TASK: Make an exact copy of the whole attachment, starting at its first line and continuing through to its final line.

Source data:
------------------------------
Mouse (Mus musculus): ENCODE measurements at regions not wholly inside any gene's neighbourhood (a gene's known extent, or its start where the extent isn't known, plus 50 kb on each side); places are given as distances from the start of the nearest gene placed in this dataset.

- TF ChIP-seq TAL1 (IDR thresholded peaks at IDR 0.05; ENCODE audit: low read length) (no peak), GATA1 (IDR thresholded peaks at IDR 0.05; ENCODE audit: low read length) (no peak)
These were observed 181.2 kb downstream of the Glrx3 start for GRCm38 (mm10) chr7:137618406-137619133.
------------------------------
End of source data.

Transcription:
Mouse (Mus musculus): ENCODE measurements at regions not wholly inside any gene's neighbourhood (a gene's known extent, or its start where the extent isn't known, plus 50 kb on each side); places are given as distances from the start of the nearest gene placed in this dataset.

- TF ChIP-seq TAL1 (IDR thresholded peaks at IDR 0.05; ENCODE audit: low read length) (no peak), GATA1 (IDR thresholded peaks at IDR 0.05; ENCODE audit: low read length) (no peak)
These were observed 181.2 kb downstream of the Glrx3 start for GRCm38 (mm10) chr7:137618406-137619133.